Congratulations, I guess.
When Zach Collins declared Tuesday for the NBA draft, he became the first Gonzaga player in history to do so after putting in a single freshman season. The Zags have had a handful of others leave early, but never after a freshman year.
Have to admit, I never thought it was a given that he’d declare after one year -- even with a productive NCAA tournament. He seemed to enjoy the year greatly, and there’s no doubt he’s not ready for the NBA, not needing weight and strength, not having accounted for seven of GU’s 15 total player disqualifications on fouls this year. Indeed, the understated nature of his year is obvious in the fact he wasn't even a starter, averaging 17 minutes.
But readiness is not the NBA yardstick, and no doubt, Collins’ potential is immense. So, too, are NBA paychecks. Here are some for 2016 draftees in the neighborhood of Collins’ projected draft slot: Domantas Sabonis (No. 11), $2.44 million; Taurean Prince (12th), $2.32 million; Denzel Valentine (14th), $2.09 million; Caris LeVert (20th), $1.56 million.
This is the first of what I expect to be a one-two blow. I’m anticipating Nigel Williams-Goss to follow suit -- even as his NBA prospects are far cloudier -- leaving Gonzaga with some rebuilding on its hands. The departure of NWG, in combination with Collins and the exits of Przemek Karnowski and Jordan Mathews, would strip the Zags of four of their top five scorers.
At the very least, Collins’ decision seems to render the possibility of a repeat run like 2017 highly unlikely.
From what I’m gathering, Zag fans are conflicted. There’s obvious disappointment in forfeiting what-could-have-been scenarios for next year. But some are speculating that Collins’ college drive-through makes the Zags elite and augurs a new era in which they can flourish in recruiting because they’ve now shown themselves to be capable of getting a one-and-done talent to the League.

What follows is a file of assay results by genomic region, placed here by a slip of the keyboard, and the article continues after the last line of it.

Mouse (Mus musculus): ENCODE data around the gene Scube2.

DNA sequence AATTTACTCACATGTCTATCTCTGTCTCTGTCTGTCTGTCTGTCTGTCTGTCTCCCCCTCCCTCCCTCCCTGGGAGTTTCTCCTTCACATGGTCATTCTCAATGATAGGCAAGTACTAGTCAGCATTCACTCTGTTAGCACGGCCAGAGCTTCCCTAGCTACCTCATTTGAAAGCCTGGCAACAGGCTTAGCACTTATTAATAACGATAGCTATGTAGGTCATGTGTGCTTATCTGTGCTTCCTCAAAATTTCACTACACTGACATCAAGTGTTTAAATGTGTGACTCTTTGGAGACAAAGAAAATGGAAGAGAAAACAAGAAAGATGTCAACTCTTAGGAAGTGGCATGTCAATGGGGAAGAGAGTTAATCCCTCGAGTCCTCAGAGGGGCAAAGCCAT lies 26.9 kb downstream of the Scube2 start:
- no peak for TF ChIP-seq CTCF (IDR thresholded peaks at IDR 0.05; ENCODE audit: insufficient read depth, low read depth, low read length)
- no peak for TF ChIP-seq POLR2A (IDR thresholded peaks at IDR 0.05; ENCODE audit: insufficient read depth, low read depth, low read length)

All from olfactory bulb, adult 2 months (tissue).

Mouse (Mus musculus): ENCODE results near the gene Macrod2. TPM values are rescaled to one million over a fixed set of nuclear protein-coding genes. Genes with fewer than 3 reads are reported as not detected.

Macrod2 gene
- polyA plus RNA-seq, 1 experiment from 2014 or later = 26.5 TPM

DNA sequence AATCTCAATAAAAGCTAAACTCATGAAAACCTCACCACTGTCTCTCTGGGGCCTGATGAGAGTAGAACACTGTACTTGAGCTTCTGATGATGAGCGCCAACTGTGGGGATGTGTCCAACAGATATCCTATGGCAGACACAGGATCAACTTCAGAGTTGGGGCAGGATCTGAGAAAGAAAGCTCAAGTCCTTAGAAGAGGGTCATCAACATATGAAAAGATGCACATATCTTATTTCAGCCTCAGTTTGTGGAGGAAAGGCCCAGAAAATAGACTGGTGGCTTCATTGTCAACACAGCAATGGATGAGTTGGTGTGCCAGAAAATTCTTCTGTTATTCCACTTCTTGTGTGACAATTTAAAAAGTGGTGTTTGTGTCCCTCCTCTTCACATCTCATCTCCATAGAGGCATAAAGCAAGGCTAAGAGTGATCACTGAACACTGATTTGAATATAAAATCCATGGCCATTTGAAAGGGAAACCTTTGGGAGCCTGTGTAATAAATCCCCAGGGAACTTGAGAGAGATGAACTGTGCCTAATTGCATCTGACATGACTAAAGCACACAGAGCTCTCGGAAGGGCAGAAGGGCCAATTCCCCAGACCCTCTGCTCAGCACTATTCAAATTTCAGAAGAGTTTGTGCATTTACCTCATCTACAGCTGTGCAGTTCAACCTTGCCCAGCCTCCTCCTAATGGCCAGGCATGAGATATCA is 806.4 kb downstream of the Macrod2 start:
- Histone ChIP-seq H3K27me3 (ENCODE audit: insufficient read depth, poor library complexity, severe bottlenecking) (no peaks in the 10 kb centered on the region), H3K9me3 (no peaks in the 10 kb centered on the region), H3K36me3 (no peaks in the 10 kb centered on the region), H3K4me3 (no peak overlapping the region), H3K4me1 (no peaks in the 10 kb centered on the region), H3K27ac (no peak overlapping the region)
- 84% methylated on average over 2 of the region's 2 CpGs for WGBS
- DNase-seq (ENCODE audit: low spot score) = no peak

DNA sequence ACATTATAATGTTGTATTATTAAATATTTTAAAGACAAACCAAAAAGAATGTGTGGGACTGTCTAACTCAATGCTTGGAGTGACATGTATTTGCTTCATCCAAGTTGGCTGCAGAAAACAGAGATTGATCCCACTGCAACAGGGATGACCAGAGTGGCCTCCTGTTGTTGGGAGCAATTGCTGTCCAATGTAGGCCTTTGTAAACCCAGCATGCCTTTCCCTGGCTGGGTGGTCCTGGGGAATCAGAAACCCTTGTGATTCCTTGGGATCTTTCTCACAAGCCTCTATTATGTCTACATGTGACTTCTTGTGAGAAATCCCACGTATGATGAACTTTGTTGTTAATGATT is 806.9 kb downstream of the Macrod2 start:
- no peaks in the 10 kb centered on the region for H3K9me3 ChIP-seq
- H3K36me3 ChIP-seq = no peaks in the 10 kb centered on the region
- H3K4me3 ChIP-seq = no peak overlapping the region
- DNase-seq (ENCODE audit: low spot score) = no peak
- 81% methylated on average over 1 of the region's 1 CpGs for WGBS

Of that, I’m skeptical.
Old standards tend to be almost immutable in recruiting. Precedent dies hard. I suppose there might be the random case in which a decorated prep player picks Gonzaga over UCLA because of the aforementioned proposition. More likely, that recruit chooses Gonzaga or UCLA for the same reasons a prospect has always selected Gonzaga or UCLA.
Perceptions affecting recruiting tend to happen glacially. In my research of “Glory Hounds,” Zags coach Mark Few told me he was surprised at how slowly the initial burst of NCAA-tournament success -- seven wins in three golden post-seasons in 1999-2001 -- equated to recruiting gains. It wasn’t until later that the accumulated success began to pay dividends.
Similarly, look at Gonzaga’s recruiting in Seattle, a subject I explored in detail in Glory Hounds. We’re now a generation into the Zags’ golden era -- 19 years straight of NCAA tournaments -- and candidly, it’s had very little impact in inner-city Seattle.
More than Collins’ case, I’d expect the Zags to profit by the increased spotlight through the ’17 tournament run on their success with transfers. And in the wake of Collins’ departure, GU coaches will doubtless have a keen ear to the ground on such prospects in the next couple of months.
Other riffs on the Collins decision:
-- Someday, we may look back on the NBA’s 19-and-under rule as a bizarre aberration of the pro-sports labor market (in fact, if you’re so inclined right now, feel free), a stricture that invites a seven- or eight-month stopover at a university between high school and the NBA. I’d favor a baseball-style revision: Be allowed to go out of high school, or wait two seasons (rather than baseball’s three) to be drafted.
-- I regarded Collins as a stealth candidate for college player of the year, had he returned for his sophomore season. He likely would have been a preseason All-American.
-- The Zags’ deep run might have impacted Collins -- as in, they accomplished everything they could accomplish, short of winning the national title. Also of possible relevance, as he weighed staying: While Gonzaga schedules are demanding, they lose punch in the WCC outside Saint Mary’s and BYU. It isn’t unreasonable to wonder how much Collins would gain by dominating Pepperdine and San Diego.
-- Collins’ move shifts the focus to a couple of returnees -- 6-11 Jacob Larsen of Denmark, who redshirted after a knee injury; and fourth-year junior Ryan Edwards. The train may have already left the station for Edwards, who played mop-up minutes this year (48, fewest of his three seasons on the floor) and would seem to fit the profile of a potential grad transfer.